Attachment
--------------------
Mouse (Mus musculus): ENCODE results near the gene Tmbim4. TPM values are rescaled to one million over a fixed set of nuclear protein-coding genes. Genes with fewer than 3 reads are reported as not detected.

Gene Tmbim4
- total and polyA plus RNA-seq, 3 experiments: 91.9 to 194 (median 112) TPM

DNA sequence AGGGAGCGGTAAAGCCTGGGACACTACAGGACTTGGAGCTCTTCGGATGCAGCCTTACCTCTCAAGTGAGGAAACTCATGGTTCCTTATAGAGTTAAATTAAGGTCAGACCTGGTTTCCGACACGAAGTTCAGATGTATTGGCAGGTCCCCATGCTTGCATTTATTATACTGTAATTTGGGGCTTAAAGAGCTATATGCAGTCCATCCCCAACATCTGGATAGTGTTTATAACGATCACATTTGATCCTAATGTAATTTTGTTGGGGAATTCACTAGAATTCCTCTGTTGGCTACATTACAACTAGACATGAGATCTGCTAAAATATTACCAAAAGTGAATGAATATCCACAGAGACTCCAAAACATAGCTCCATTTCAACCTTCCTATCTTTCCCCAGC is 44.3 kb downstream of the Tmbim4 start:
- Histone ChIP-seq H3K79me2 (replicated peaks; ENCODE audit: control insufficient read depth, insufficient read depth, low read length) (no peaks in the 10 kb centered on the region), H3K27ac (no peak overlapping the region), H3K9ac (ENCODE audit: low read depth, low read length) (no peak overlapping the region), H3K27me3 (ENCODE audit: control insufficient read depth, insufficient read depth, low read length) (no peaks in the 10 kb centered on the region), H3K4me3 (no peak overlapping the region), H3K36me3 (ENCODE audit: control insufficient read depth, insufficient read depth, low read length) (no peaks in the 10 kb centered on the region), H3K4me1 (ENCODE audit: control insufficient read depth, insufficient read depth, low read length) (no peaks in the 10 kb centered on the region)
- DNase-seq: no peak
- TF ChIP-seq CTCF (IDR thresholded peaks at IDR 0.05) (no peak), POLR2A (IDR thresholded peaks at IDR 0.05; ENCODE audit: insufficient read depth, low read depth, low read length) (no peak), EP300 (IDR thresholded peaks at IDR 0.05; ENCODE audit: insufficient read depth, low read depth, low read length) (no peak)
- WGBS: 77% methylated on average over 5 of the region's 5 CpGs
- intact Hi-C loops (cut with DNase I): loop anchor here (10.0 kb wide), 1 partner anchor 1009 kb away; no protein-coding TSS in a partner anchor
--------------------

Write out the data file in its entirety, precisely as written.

Mouse (Mus musculus): ENCODE results near the gene Tmbim4. TPM values are rescaled to one million over a fixed set of nuclear protein-coding genes. Genes with fewer than 3 reads are reported as not detected.

Gene Tmbim4
- total and polyA plus RNA-seq, 3 experiments: 91.9 to 194 (median 112) TPM

DNA sequence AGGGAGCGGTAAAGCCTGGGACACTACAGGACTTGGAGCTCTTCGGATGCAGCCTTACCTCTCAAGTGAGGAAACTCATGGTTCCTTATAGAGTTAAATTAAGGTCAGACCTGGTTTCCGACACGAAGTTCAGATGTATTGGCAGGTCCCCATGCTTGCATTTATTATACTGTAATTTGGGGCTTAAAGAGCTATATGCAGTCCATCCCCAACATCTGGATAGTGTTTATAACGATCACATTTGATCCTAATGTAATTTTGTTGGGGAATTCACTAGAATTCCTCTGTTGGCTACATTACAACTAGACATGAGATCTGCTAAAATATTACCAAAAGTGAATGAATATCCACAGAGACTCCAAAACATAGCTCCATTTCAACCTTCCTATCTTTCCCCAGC is 44.3 kb downstream of the Tmbim4 start:
- Histone ChIP-seq H3K79me2 (replicated peaks; ENCODE audit: control insufficient read depth, insufficient read depth, low read length) (no peaks in the 10 kb centered on the region), H3K27ac (no peak overlapping the region), H3K9ac (ENCODE audit: low read depth, low read length) (no peak overlapping the region), H3K27me3 (ENCODE audit: control insufficient read depth, insufficient read depth, low read length) (no peaks in the 10 kb centered on the region), H3K4me3 (no peak overlapping the region), H3K36me3 (ENCODE audit: control insufficient read depth, insufficient read depth, low read length) (no peaks in the 10 kb centered on the region), H3K4me1 (ENCODE audit: control insufficient read depth, insufficient read depth, low read length) (no peaks in the 10 kb centered on the region)
- DNase-seq: no peak
- TF ChIP-seq CTCF (IDR thresholded peaks at IDR 0.05) (no peak), POLR2A (IDR thresholded peaks at IDR 0.05; ENCODE audit: insufficient read depth, low read depth, low read length) (no peak), EP300 (IDR thresholded peaks at IDR 0.05; ENCODE audit: insufficient read depth, low read depth, low read length) (no peak)
- WGBS: 77% methylated on average over 5 of the region's 5 CpGs
- intact Hi-C loops (cut with DNase I): loop anchor here (10.0 kb wide), 1 partner anchor 1009 kb away; no protein-coding TSS in a partner anchor